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  • Playful On A Romney Bus Tour

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  • At The Elton John AIDS Foundation and UNAIDS Breakfast

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  • Campaigning For Mitt Romney

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  • With Mel Martinez At NALEO Conference

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  • At The XIX International AIDS Conference

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  • At the Council on Foreign Relations

    US Senator Marco Rubio, R-FL, speaks at the Council on Foreign Relations May 31, 2012 in New York. AFP PHOTO/Stan HONDA (Photo credit should read STAN HONDA/AFP/GettyImages)

  • Addressing the Latino Coalition's Small Business Summit Luncheon

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  • Unveiling the bipartisan Startup Act 2.0

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  • Questioned by Marvin Kalb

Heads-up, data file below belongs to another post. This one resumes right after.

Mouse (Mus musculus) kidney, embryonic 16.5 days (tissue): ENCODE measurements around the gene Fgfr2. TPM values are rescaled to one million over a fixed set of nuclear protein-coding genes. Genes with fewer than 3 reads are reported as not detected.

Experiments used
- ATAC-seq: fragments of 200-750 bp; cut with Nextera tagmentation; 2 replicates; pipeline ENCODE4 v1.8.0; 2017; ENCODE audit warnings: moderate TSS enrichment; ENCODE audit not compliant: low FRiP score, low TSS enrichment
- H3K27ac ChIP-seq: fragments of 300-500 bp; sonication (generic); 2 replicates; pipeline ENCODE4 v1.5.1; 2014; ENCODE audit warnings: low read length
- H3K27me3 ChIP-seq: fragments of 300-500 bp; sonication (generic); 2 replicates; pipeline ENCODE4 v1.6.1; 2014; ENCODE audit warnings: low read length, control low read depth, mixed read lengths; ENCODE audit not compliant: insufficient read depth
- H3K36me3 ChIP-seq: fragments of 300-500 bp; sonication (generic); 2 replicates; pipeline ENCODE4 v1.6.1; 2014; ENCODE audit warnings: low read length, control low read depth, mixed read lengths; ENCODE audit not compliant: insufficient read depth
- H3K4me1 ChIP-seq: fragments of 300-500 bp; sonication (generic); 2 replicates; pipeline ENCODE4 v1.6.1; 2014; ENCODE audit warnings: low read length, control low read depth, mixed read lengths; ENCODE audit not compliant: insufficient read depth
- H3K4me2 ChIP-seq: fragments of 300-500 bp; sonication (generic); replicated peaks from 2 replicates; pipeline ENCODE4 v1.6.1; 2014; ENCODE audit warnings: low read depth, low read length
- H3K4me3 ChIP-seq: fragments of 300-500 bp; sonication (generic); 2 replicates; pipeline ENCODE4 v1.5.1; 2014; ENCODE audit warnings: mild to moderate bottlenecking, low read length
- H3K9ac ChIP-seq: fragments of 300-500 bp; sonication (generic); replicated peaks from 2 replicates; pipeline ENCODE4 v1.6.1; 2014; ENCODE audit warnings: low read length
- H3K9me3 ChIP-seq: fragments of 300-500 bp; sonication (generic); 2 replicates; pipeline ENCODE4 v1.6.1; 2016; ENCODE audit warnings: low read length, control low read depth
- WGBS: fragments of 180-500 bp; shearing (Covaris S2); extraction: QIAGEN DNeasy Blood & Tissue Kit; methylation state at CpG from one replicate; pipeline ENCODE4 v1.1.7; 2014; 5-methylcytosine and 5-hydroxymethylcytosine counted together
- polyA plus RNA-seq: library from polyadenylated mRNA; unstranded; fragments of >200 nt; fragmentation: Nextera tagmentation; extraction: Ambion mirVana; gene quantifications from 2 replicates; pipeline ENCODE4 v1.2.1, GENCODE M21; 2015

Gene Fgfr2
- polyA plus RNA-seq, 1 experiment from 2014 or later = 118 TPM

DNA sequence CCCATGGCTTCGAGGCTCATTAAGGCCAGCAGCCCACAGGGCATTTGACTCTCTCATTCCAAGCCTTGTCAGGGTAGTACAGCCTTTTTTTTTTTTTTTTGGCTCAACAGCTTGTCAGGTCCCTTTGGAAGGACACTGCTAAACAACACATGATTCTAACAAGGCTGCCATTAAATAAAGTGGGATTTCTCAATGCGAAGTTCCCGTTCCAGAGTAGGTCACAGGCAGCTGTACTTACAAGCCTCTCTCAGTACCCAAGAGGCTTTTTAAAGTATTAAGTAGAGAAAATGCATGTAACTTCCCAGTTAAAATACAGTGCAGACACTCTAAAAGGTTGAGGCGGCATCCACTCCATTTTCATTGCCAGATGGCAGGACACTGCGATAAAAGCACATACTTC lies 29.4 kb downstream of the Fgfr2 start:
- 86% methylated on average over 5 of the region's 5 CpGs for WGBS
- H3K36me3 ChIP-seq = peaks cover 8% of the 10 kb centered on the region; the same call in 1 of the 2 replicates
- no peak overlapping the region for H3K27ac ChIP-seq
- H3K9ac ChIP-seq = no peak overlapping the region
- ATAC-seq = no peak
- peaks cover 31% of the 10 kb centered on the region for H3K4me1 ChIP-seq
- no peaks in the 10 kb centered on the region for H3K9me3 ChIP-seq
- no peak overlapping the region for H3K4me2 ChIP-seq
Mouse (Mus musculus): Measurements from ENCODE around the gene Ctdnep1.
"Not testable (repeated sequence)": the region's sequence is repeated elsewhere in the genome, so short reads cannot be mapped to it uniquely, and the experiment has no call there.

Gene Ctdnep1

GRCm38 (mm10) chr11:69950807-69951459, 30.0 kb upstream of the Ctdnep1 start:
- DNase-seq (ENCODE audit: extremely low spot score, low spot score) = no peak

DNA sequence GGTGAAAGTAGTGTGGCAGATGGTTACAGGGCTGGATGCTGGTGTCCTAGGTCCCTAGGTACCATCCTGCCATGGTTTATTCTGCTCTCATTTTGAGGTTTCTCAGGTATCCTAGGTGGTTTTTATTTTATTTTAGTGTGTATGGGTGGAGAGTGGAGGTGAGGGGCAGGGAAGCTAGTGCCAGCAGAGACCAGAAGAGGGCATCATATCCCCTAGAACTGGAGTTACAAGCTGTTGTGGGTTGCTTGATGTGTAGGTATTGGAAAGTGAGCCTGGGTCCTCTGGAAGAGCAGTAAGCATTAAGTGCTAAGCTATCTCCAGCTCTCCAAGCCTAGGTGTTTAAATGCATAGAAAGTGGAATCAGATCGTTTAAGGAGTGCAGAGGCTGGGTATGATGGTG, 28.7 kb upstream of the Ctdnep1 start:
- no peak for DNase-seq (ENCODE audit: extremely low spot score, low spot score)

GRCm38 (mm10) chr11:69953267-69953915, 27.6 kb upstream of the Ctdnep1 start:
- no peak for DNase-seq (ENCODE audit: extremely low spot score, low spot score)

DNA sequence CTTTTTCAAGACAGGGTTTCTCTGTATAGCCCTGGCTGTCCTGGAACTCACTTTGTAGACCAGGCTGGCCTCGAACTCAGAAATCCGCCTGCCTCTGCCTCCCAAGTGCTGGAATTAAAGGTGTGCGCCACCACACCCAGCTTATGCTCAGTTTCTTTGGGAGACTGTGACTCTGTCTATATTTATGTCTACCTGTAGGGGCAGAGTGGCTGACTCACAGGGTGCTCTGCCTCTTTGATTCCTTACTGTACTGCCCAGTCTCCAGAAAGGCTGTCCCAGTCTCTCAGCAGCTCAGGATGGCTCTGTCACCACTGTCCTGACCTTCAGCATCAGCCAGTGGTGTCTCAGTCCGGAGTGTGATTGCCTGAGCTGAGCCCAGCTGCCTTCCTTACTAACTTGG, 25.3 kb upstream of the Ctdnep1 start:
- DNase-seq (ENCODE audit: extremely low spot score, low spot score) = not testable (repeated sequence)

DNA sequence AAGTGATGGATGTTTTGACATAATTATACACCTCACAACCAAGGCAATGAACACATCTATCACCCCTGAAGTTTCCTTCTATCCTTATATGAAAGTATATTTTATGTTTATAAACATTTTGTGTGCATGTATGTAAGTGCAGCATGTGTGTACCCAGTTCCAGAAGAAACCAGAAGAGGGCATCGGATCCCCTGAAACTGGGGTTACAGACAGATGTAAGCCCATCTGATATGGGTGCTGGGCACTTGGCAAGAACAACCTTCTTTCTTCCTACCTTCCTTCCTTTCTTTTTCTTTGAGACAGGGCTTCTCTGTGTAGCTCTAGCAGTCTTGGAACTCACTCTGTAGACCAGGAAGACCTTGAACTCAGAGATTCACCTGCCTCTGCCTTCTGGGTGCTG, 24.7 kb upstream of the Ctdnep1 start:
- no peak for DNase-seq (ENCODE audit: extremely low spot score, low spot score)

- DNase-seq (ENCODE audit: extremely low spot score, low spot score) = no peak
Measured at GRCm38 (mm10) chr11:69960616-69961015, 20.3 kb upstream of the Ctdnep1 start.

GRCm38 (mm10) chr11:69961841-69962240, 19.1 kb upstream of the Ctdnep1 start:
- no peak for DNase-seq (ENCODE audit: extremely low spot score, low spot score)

WASHINGTON - APRIL 25: Brookings guest scholar Marvin Kalb (L) questions Sen. Marco Rubio (R-FL) after an address on American foreign policy at the Brookings Institution on April 25, 2012 in Washington, DC. Rubio is widely considered to be a possible running mate for Republican presidential candidate Mitt Romney. (Photo by Brendan Hoffman/Getty Images)

  • Campaigning with Mitt Romney

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  • Activists Protest Rubio's Support Of "Stand Your Ground" Law

    MIAMI, FL - APRIL 09: Caterina De Quesada and other supporters of Trayvon Martin gather for a rally in front of Florida Senator Marco Rubio's (R-FL) office to ask him to retract his support for Florida's so called 'Stand Your Ground' gun law following the Trayvon Martin killing on April 9, 2012 in Miami, Florida. Martin was killed by George Michael Zimmerman on February 26th while Zimmerman was on neighborhood watch patrol in the gated community of The Retreat at Twin Lakes, Florida. (Photo by Joe Raedle/Getty Images)